So, you're interested in growth hacking. Maybe you kw a little about it, maybe you've never heard about it, maybe you're the inventor of the term and you're scoping out the competition (hi, Sean!) No matter who you are, you're t looking to make a business grow - it's your looking to make a business erupt like Vesuvius. You're looking to spread like blue jeans and the Beatles - to become an uninterrupted facet of modern life, like automobiles, cable television and Facebook. In the digital age, there is such a proliferation of choice and competition that it is longer eugh for a business to get people in the door. A consumer can easily try a product, make a snap decision on its relative value, and leave with more effort than clicking unsubscribe to the first auto-drip e-mail that arrives in their inbox. Recent societal and techlogical developments have introduced an urgent need for online businesses to focus on retention and engagement. The more engaged users are, the more likely they are to refer friends, family, professional contacts and like minded people to their particular community, which in itself organically drives acquisition. This results in a larger user base, which increases engagement and thus retention and referral. This is a concept kwn as virality, which is the evolution of the concept of word-of-mouth marketing. Virality is the way that you accomplish that benevolent positive feedback loop. As a growth hacker, virality is what you are about, because you are responsible for driving explosive, exponential growth for a company, a la Twitter, YouTube and Pinterest. Your job is to do the years of work that make something an overnight success. After the roar of the crowd has subsided and their fickle attention spans start to scan the horizon for the next big thing, it's your job to shake it all up, re-engage them and turn your huge growth gains into a long-term, sustainable user base. This is t marketing. This is t product development. This is t entrepreneurship. This is growth hacking.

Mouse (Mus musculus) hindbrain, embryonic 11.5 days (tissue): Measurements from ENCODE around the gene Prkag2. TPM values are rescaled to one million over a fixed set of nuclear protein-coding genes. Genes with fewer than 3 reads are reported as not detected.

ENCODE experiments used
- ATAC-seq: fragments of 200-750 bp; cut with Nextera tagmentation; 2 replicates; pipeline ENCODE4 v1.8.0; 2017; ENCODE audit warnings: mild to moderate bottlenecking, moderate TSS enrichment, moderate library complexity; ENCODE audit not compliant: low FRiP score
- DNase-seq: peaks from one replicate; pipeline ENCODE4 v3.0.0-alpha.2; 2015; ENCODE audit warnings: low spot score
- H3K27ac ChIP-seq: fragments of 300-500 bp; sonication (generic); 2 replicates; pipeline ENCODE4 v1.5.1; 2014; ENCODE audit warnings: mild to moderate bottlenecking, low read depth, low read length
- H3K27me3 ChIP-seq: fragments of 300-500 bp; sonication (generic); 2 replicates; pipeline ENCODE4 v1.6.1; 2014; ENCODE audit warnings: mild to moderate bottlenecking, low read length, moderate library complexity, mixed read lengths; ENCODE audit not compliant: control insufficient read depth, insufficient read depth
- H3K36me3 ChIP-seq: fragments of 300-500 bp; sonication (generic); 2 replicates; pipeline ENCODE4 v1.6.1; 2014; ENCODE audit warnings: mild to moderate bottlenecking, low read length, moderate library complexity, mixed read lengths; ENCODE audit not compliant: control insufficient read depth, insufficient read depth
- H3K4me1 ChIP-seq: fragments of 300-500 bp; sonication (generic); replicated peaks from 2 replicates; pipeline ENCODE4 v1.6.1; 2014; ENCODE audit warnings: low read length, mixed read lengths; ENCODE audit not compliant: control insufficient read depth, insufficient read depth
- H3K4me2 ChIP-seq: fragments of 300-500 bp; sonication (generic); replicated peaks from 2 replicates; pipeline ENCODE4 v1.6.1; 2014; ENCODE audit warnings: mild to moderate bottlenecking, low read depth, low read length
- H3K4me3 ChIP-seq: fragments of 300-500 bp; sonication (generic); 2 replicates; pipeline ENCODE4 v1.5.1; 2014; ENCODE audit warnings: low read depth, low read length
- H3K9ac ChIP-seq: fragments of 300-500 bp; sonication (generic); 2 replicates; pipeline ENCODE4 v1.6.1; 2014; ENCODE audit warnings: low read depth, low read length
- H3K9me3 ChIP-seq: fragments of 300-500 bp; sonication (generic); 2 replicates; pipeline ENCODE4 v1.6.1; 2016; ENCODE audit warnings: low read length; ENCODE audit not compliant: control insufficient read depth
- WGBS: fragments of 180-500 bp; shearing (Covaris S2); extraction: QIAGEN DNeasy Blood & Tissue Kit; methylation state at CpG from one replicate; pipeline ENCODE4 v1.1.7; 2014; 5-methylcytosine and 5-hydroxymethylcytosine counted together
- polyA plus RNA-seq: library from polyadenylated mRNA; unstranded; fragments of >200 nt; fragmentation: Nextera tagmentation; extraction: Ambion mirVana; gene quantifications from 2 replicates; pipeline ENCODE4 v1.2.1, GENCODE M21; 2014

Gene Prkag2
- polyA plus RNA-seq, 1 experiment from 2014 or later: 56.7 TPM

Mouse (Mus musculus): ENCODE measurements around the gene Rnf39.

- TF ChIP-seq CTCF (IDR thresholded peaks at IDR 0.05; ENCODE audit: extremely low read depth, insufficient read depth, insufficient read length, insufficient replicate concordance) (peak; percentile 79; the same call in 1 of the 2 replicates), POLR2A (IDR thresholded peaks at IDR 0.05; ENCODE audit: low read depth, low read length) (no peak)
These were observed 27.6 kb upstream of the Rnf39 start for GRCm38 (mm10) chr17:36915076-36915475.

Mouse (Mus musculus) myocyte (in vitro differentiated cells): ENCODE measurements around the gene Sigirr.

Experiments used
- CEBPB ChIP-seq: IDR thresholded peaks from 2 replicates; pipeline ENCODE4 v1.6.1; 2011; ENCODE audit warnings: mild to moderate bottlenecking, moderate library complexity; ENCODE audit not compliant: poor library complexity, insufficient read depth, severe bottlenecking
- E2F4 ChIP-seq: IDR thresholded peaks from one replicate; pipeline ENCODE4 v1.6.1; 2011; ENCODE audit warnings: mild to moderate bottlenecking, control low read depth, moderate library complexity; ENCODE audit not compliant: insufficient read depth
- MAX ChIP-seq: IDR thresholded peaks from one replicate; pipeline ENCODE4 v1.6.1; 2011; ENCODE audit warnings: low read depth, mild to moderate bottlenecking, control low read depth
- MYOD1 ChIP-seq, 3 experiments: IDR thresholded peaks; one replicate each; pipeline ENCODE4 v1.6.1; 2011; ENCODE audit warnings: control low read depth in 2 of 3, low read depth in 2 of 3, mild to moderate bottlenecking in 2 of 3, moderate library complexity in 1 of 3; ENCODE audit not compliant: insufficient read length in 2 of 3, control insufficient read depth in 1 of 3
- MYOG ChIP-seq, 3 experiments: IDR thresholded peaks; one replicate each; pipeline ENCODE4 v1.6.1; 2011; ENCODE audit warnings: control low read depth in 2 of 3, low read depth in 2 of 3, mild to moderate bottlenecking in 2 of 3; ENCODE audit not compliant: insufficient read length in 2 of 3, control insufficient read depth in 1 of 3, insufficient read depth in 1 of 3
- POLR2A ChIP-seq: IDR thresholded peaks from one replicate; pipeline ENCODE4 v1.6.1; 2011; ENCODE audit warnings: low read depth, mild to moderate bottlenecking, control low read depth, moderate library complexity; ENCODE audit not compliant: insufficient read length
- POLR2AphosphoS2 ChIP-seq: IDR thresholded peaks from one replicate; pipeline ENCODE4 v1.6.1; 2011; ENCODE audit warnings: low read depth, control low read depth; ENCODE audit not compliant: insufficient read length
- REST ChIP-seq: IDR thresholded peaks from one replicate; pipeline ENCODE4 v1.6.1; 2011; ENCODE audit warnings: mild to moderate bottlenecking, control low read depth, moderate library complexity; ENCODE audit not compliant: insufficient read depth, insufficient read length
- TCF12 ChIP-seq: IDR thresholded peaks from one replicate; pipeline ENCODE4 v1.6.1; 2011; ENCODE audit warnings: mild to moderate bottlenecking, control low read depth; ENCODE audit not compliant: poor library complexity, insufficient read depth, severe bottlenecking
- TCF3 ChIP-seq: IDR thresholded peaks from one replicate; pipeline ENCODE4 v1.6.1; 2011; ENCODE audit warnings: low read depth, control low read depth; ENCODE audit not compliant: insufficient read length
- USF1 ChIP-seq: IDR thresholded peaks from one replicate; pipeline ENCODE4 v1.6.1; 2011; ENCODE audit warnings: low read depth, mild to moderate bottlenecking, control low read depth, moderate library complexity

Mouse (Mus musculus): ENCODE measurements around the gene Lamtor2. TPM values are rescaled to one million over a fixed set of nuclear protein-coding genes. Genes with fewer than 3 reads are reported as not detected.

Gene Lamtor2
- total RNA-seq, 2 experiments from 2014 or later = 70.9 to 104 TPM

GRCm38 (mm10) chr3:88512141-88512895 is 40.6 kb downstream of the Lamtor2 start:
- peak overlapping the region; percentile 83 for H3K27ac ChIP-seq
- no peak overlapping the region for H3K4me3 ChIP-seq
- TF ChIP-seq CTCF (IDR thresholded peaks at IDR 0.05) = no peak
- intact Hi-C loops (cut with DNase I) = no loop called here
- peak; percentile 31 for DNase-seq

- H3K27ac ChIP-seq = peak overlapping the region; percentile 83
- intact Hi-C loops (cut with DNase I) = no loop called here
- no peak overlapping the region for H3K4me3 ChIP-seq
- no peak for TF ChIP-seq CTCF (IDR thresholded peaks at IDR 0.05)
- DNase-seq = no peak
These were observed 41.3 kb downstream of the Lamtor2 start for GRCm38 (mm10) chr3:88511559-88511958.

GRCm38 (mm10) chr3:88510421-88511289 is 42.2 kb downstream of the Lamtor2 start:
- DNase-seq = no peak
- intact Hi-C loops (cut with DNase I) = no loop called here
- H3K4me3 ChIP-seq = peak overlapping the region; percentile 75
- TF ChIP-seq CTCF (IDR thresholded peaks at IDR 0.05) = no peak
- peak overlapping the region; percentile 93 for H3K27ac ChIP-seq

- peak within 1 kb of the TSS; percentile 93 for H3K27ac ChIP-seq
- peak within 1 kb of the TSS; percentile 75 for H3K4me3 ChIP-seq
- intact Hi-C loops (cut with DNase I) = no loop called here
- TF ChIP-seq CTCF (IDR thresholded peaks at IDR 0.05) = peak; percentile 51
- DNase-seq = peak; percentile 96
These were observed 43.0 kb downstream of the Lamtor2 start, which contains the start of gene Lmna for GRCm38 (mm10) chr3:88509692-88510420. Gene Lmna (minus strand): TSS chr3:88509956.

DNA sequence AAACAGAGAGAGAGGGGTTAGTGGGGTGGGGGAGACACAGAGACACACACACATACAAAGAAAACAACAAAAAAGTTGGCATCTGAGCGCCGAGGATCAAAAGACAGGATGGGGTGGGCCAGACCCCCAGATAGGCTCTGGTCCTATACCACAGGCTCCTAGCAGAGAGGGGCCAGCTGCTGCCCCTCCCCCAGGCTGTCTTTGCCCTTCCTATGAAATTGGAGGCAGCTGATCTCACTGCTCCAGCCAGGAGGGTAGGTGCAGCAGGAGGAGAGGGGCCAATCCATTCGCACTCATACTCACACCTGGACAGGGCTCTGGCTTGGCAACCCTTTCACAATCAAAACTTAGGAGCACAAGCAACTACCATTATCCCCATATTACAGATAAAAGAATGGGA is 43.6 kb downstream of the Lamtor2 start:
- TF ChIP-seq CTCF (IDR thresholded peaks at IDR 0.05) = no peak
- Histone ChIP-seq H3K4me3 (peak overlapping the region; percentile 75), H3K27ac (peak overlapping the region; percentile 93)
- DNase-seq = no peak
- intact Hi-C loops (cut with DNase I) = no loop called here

Joe Casanova, Professor at the Department of Sociology Jose Casanova